Many organisations, institutions, companies and events will be able to benefit from the new brand, however not in an unre- stricted manner and and not in any form desired. Brand usage will be coordinated under the supervision of Amsterdam Part- ners. Especially in the beginning, when the brand is still vul- nerable, Amsterdam Partners will carefully consider how it is used, by whom, for what etc.
From the brand manual
The way in which the slogan should be used has been described in the manual by Kessels Kramer. The manual specifically limits usage. This document contains the following parts:
I amsterdam conclusion form
I amsterdam applied form
I amsterdam mission statement I amsterdam slogan & proportions
I amsterdam font + colour specifications
I amsterdam pure form
I amsterdam forward I amsterdam downloads
I amsterdam legal guidelines.
A number of forms as to usage of I amsterdam are described and illustrated. I amsterdam in combination with photography is the basis for the I amsterdam campaign. Here I amsterdam shows the human face and the human story of Amsterdam.
I amsterdam also means a clear choice. I amsterdam is an active statement that can be used as an answer. Therefore, I amsterdam is a conclusion. So, use I amsterdam to answer specific questions about who, what, where and why in choices for Amsterdam. The questions themselves should be the same size and typeface as the answer: I amsterdam. Always place I amsterdam on a separate line from the question. This creates a spatial heartbeat giving I amsterdam an appropriate finality and strength. If there is more information, include the logos of partners in a separate space from the question and I amsterdam. This cues the reader to register the further sup- port and partnership for Amsterdam in the specific area in question, and maximizes the call of the City of Amsterdam overall. Where do I find inspiration? I amsterdam.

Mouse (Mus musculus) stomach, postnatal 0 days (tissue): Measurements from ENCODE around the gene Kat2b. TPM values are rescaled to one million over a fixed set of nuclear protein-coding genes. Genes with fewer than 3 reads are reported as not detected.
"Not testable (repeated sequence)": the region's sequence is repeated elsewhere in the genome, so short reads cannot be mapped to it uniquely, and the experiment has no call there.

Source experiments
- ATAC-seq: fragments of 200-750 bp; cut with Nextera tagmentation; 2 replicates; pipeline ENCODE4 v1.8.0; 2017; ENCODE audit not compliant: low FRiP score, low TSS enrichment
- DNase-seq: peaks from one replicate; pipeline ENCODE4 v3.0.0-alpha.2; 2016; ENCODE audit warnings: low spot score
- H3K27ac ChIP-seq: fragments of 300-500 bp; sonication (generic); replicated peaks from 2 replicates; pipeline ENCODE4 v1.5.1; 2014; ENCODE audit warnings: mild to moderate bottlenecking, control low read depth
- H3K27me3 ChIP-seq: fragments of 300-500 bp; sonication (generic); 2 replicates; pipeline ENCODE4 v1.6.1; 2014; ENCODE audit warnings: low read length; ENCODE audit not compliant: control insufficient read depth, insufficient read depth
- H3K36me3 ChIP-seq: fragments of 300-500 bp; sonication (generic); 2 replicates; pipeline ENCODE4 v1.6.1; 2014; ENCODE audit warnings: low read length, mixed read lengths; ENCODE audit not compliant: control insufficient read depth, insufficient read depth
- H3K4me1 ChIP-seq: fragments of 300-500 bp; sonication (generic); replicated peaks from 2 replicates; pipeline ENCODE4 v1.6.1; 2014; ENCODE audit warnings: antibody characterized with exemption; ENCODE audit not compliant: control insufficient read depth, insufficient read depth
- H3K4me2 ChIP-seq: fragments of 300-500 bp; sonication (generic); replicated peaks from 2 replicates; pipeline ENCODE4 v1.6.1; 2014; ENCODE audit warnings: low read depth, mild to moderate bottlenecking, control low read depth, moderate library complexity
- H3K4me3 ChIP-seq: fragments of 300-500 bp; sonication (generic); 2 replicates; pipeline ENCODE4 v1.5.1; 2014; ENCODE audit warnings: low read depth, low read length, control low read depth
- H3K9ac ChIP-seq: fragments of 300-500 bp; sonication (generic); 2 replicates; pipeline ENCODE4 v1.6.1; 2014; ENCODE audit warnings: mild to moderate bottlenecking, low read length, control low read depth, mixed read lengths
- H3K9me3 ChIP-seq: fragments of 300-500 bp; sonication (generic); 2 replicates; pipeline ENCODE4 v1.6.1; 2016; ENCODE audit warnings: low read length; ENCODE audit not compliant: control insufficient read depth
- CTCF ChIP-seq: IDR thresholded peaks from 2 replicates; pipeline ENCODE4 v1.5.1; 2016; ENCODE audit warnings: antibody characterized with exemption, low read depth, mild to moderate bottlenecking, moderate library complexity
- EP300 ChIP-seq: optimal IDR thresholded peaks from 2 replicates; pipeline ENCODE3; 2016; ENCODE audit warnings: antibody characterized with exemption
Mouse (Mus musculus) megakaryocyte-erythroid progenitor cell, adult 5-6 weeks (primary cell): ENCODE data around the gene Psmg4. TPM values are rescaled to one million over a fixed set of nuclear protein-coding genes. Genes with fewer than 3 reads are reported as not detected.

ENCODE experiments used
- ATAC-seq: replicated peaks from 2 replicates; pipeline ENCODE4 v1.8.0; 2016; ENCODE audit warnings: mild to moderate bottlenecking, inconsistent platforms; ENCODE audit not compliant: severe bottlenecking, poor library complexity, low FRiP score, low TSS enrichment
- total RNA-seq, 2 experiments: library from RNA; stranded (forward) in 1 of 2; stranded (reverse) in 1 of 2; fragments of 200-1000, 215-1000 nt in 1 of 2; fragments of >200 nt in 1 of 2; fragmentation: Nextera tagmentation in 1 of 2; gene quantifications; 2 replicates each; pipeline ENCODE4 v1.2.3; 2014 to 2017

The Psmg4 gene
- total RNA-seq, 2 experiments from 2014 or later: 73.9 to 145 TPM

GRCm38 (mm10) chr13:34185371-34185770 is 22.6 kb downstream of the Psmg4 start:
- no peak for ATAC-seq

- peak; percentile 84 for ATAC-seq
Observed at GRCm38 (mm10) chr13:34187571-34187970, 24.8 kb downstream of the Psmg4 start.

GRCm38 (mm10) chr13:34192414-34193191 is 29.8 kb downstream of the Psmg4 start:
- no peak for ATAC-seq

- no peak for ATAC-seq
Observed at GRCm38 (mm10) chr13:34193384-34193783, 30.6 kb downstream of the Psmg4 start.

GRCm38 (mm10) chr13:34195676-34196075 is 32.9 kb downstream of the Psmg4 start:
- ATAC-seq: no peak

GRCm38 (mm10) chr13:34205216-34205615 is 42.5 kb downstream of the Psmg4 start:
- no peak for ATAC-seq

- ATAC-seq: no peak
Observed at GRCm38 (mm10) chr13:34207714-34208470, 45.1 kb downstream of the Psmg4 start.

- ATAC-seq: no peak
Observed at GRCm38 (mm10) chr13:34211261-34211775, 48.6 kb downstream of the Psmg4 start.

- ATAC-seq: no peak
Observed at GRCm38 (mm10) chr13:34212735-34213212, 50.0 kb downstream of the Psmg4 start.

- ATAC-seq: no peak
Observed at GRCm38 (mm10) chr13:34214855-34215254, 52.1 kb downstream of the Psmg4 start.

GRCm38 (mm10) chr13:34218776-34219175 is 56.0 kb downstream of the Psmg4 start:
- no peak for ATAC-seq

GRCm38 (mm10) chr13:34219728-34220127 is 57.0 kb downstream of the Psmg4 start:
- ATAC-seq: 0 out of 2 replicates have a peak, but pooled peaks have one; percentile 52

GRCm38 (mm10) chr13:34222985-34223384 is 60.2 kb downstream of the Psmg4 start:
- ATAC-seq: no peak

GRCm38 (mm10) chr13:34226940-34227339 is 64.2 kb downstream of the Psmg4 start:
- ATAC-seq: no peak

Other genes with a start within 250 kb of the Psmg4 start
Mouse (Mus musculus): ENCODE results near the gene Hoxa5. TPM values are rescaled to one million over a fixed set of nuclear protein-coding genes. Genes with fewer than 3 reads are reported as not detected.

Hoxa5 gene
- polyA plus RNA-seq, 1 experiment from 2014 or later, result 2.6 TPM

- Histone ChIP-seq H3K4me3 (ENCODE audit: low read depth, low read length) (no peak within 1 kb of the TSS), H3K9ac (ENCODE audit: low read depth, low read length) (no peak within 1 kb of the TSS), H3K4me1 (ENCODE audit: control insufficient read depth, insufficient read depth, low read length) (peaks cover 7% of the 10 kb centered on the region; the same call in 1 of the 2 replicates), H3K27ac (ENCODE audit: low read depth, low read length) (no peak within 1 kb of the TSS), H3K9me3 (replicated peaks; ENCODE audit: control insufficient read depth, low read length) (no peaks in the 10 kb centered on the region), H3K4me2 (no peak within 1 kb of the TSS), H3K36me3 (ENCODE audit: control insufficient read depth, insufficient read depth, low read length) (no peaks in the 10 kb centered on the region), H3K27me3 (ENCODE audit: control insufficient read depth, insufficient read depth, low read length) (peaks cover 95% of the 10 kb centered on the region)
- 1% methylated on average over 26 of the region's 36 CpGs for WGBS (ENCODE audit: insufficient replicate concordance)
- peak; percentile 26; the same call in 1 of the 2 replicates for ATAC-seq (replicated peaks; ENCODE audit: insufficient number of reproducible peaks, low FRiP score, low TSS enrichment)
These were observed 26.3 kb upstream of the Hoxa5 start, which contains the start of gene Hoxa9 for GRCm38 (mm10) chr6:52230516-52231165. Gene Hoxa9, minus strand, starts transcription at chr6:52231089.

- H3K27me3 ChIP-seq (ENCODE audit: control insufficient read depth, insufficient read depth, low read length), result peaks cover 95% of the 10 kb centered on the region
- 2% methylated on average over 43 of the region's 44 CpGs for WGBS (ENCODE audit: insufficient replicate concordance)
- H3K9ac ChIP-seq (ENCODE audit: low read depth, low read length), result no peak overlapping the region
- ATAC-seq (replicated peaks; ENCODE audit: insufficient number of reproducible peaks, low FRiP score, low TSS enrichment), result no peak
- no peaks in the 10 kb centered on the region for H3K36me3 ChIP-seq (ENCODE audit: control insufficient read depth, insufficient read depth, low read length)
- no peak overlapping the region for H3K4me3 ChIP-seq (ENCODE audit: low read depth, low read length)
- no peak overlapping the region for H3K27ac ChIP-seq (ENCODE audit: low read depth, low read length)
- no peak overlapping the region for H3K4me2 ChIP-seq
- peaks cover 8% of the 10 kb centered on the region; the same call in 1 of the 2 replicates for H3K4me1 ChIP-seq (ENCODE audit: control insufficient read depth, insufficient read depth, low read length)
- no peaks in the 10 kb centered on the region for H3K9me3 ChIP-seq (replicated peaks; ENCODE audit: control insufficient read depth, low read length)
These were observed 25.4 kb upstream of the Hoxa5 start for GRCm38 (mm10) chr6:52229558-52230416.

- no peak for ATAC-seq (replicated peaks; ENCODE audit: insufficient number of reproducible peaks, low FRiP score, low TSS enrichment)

The 23rd of September marked the beginning of the ‘I ams- terdam’ campaign. Representatives from the business com- munity, cultural institutions and promotional organisations, amongst others, got acquainted with the campaign in the ele- gance and old charm of the Amsterdam Concert Hall. The book ‘I amsterdam’, showing photographs of the city, its sur- rounding area and local residents represents the first tangible result. The book will be exhibited in the Amsterdam Museum of Photography for a month, and subsequently included in a travelling exhibition, Japan to be the first destination in autumn 2004. We expressly say the start of the campaign, in spite of all the preparatory work undertaken and results already achieved. From the slogan launch we must give body to what the brand stands for. It will need time to grow, may- be 8 or 12 years, Therèse van Schie, director of the Amster- dam Uitburo, correctly commented. That is why a slogan has been chosen that can and should last for many years to come.
What has thus far been achieved was demonstrated by the testimonies of many captains of industry, creative entrepre- neurs, regional mayors and directors of cultural institutions. All of them, from Tony Ruys of Heineken to the ‘magician of Amsterdam’, Hans Klok, from the mayor of Haarlemmermeer, Fons Hertog to Duncan Stutterheim of ID&T, feel closely bound to Amsterdam. Personally, because they live and work there, and more formally as representatives of their organisa- tions. They all acknowledge the mutual interest between their organisations and the city, and hope both sides will benefit from the joint city marketing efforts. That all these partners are eager to back Amsterdam and ‘I amsterdam’ is thanks to the work undertaken over the past year and a half.
All parties clearly understand what we want to achieve. The Amsterdam ‘product’ is good, says Economics Alderman Frits Huffnagel, but could also be improved where necessary which will happen with help from other committed parties con- cerned. The city marketing and the specific campaign linked to it will benefit city, region and partners. The result will be more visitors, more companies and more residents. According to mayor Cohen the first step is for current resi- dents to feel committed to ‘I amsterdam’ and proudly carry and disseminate the slogan. Thus his appeal to all present and all people and lovers of Amsterdam – “Spread the word.”
The first impressions are important, right? Well, the same goes for film. The opening title sequence of a film is that film’s opportunity to make a good first impression on you, the viewer. A well-crafted title sequence introduces the audience to the tone and theme of the film as well as the cast and crew.
This list is for your enjoyment and inspiration. I have chosen some of our favorite selections from all eras and genres.
1. “Se7en” (1995) - Directed by David Fincher